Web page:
duress

noun
du·​ress | \ du̇-ˈres How to pronounce duress (audio) also dyu̇- \

Definition of duress

1 law : forcible restraint or restriction while the German army was still held in duress by the Versailles treaty— S. L. A. Marshall
2 law : compulsion (see compulsion sense 1a) by threat gave the statement under duress specifically : unlawful constraint held under duress

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Duress: Its Origin and Relations

Duress is a word of hardy stock. It has been a part of the English language since the 14th century, and has a number of long-lived relatives. Duress itself came into Middle English through the Anglo-French duresce (meaning "hardness" or "severity"), which stems from Latin durus, meaning "hard." Some obvious relatives of this robust root are durable, endure, and obdurate (meaning "unyielding" or "hardened in feelings"). Some others are dour (meaning "harsh," "unyielding," or "gloomy") and during.

Examples of duress in a Sentence

He gave the information under duress. complied with the order only under duress
Recent Examples on the Web His ability to remain calm under duress and lead the team on game-winning drives in the fourth quarter could be the difference between the Seahawks’ winning or losing in the playoffs. oregonlive, "Seattle Seahawks rally for a win over the San Francisco 49ers: 10 studs and duds," 3 Jan. 2021 Decisions can and do backfire, especially when they’re made under duress. Jamie Ducharme, Time, "Why the COVID-19 Pandemic Has Caused a Widespread Existential Crisis," 29 Dec. 2020 Each of the two succeeding acting inspectors general quit after a few months under duress as Pompeo attacked their work. Tracy Wilkinson Staff Writer, Los Angeles Times, "What does the future hold for Michael Pompeo, Trump’s most Trumpy Cabinet secretary?," 28 Dec. 2020 Cousins was under frequent duress, taking three sacks and 11 hits. Andrew Krammer, Star Tribune, "Vikings kicker Dan Bailey breaks out of slump, going 5-for-5," 20 Dec. 2020 If your quarantine has looked anything like mine, Swift’s productivity—her capacity to create under duress, to dutifully imagine and populate elaborate new worlds—is staggering. Amanda Petrusich, The New Yorker, "The Intimacy and Comfort of Taylor Swift’s “evermore”," 14 Dec. 2020 Minnesota has eyed one-time stimulus checks to locals under financial duress. Washington Post, "Live updates: U.S. reports more than 200,000 new infections and 100,000 hospitalizations for first time," 3 Dec. 2020 Like the rest of the island commonwealth, it has been lashed and damaged by hurricanes in recent years and under financial duress, raising questions about the observatory’s future. Dennis Overbye, New York Times, "Arecibo Observatory, a Great Eye on the Cosmos, Is Going Dark," 19 Nov. 2020 But he was forced to sign an agreement, under duress, to stay away from children. David A. Hammer, NOLA.com, "Monster in our midst: Despite predatory past, deacon welcomed back to Catholic institutions," 17 Dec. 2020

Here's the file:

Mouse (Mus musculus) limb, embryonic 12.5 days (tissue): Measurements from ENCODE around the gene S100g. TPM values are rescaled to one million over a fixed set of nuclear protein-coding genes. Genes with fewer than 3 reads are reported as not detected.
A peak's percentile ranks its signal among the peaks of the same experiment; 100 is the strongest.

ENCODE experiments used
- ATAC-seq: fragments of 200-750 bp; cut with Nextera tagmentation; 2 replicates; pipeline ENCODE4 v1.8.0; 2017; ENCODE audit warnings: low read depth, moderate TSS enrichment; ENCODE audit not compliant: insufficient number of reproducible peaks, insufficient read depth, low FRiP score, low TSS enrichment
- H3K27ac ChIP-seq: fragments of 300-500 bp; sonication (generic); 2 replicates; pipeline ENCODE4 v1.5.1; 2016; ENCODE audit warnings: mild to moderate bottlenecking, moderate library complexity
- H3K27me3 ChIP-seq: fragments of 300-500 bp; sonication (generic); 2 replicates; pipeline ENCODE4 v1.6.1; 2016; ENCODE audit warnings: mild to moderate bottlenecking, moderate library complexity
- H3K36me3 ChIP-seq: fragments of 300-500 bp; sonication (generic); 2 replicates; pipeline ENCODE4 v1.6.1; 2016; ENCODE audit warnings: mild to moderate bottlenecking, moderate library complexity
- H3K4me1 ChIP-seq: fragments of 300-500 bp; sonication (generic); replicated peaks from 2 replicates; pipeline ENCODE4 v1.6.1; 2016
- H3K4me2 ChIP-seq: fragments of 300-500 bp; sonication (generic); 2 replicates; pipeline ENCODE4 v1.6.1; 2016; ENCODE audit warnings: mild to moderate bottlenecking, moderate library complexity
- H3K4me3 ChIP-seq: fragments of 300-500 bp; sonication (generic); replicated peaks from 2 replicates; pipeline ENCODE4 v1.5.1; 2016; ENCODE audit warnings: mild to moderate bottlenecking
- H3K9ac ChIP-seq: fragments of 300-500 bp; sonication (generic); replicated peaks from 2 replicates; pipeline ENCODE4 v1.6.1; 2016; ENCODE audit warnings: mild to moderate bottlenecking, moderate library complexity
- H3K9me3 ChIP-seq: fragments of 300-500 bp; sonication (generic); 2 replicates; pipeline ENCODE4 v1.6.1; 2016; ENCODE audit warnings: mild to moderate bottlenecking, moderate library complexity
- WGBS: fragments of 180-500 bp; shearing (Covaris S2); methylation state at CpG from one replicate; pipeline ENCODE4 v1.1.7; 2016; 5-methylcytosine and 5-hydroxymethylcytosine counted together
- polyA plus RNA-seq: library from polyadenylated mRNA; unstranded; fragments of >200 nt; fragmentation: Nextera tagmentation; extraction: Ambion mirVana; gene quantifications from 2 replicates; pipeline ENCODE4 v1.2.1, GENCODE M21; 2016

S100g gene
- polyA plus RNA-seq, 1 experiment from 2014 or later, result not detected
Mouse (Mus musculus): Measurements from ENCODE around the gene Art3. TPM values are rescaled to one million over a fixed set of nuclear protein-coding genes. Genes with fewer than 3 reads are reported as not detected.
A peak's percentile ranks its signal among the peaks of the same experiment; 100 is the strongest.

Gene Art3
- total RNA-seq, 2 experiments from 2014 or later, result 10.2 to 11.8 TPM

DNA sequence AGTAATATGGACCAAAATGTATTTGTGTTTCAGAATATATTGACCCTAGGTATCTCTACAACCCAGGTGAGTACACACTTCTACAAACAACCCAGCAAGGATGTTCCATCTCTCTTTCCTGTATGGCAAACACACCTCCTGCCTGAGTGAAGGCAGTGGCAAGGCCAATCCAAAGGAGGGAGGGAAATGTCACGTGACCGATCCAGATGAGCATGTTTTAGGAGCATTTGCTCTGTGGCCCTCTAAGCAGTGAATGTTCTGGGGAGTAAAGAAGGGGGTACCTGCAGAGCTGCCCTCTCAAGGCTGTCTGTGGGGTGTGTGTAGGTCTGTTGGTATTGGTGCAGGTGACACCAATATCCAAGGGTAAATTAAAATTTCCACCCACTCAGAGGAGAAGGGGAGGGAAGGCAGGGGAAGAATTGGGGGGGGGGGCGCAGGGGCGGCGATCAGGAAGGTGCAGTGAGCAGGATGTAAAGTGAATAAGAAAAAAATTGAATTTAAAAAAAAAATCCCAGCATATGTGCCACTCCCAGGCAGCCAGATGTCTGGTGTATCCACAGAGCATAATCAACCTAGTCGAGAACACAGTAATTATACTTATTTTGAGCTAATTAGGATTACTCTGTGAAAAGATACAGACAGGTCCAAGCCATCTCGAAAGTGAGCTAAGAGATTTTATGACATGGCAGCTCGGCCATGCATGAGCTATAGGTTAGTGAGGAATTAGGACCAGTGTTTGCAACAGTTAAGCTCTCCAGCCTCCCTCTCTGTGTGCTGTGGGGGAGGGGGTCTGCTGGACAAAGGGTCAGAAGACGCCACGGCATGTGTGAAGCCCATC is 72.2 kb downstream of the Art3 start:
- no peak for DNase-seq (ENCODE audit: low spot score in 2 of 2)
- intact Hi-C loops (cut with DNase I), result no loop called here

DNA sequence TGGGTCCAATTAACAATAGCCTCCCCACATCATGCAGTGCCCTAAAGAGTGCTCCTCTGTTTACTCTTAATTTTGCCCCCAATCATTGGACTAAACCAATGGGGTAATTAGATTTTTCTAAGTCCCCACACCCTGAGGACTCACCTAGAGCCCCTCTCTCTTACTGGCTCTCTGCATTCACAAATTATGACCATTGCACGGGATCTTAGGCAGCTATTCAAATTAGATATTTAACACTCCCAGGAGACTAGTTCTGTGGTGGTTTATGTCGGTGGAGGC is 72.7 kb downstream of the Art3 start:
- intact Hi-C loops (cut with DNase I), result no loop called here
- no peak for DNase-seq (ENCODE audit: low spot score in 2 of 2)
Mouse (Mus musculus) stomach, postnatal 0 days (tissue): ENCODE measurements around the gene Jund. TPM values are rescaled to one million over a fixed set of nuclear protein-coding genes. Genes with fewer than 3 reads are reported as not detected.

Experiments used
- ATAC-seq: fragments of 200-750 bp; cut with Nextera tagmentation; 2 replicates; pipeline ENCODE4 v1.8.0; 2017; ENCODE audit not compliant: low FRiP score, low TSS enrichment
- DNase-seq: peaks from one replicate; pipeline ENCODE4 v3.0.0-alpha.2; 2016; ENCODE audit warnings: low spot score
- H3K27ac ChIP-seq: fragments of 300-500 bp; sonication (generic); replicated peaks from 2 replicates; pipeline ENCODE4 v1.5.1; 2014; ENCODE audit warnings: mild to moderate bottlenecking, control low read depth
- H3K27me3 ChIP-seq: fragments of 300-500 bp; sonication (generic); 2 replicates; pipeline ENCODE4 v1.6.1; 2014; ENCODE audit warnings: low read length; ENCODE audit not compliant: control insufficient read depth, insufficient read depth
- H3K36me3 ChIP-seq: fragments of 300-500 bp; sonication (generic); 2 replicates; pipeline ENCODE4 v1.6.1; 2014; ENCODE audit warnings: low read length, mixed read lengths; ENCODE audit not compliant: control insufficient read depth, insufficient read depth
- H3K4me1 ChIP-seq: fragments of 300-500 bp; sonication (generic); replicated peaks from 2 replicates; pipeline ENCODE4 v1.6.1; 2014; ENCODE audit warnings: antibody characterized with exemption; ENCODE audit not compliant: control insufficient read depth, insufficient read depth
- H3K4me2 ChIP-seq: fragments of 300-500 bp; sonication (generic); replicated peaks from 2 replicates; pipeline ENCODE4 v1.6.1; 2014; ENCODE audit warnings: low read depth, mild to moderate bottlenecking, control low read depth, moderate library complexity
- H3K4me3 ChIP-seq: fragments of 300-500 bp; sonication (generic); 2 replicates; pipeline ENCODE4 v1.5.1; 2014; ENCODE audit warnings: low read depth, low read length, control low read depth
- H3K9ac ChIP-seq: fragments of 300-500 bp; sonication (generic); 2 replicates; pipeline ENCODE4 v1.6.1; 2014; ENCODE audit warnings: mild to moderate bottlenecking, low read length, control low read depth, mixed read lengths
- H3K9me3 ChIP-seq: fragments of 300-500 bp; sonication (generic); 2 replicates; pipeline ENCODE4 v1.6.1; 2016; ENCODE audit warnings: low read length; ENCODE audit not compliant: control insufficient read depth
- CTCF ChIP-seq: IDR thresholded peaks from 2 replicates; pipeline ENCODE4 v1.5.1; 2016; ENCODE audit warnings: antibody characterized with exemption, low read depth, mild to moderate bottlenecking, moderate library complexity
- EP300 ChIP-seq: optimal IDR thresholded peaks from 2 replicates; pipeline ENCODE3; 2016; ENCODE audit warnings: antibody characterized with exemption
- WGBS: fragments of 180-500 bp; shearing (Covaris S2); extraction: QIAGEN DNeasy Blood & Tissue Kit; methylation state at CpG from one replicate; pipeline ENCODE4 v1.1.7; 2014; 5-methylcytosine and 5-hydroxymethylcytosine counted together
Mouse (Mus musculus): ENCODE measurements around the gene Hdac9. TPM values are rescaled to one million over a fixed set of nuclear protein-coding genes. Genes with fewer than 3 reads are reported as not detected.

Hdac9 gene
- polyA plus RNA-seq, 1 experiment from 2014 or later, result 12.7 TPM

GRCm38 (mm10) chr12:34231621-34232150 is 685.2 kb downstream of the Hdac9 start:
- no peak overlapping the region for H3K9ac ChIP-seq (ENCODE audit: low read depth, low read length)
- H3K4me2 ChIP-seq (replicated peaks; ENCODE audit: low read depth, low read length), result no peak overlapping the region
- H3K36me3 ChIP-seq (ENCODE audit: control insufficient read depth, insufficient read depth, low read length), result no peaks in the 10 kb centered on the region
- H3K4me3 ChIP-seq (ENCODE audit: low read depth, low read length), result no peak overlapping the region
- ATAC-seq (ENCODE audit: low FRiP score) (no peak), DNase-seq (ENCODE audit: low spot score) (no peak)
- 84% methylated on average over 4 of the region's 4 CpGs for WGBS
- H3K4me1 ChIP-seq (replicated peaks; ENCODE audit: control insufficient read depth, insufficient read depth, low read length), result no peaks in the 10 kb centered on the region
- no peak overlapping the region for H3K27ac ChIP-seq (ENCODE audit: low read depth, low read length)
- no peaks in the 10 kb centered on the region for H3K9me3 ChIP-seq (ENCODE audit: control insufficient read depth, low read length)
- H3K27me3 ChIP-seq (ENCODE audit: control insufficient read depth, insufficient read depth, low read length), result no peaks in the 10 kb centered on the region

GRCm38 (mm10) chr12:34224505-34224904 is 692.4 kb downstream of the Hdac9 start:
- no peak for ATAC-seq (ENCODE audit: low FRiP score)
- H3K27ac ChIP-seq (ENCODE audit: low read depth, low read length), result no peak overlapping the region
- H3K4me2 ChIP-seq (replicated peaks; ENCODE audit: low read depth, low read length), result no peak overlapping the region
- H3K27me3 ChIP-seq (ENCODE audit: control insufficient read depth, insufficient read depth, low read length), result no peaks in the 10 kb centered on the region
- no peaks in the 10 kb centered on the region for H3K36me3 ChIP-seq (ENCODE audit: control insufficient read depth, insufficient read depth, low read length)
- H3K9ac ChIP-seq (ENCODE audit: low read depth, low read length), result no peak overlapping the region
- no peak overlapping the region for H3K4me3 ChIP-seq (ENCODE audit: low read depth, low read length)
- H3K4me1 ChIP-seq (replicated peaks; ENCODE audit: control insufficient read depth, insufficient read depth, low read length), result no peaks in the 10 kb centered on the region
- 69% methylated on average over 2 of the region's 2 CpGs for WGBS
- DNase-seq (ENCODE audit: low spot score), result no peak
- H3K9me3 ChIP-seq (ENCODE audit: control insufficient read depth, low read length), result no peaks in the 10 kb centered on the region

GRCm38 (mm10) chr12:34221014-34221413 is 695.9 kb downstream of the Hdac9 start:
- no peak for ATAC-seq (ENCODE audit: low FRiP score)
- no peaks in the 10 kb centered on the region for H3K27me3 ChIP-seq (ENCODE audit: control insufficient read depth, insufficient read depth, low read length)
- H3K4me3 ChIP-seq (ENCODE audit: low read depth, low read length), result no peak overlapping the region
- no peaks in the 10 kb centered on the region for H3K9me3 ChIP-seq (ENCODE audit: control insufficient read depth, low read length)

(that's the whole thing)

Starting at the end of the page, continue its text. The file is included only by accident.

These example sentences are selected automatically from various online news sources to reflect current usage of the word 'duress.' Views expressed in the examples do not represent the opinion of Merriam-Webster or its editors. Send us feedback.

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First Known Use of duress

15th century, in the meaning defined at sense 1

History and Etymology for duress

Middle English duresse, from Anglo-French duresce hardness, severity, from Latin duritia, from durus — see during

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Time Traveler for duress

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The first known use of duress was in the 15th century

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Last Updated

13 Jan 2021

Cite this Entry

“Duress.” Merriam-Webster.com Dictionary, Merriam-Webster, https://www.merriam-webster.com/dictionary/duress. Accessed 17 Jan. 2021.

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More Definitions for duress

duress

noun
How to pronounce duress (audio)

English Language Learners Definition of duress

formal : force or threats meant to make someone do something

duress

noun
du·​ress | \ du̇-ˈres, dyu̇- How to pronounce duress (audio) \

Legal Definition of duress

: wrongful and usually unlawful compulsion (as threats of physical violence) that induces a person to act against his or her will : coercion also : the affirmative defense of having acted under duress — see also economic duress — compare necessity, undue influence

Note: A person may be able to avoid the consequences of his or her acts under the law if they were performed while under duress. For example, a contract made under duress is voidable by the coerced party. Similarly, a will signed under duress is invalid. Duress may also be used to justify a criminal act.

History and Etymology for duress

Anglo-French duresce, literally, hardness, harshness, from Old French, from Latin duritia, from durus hard

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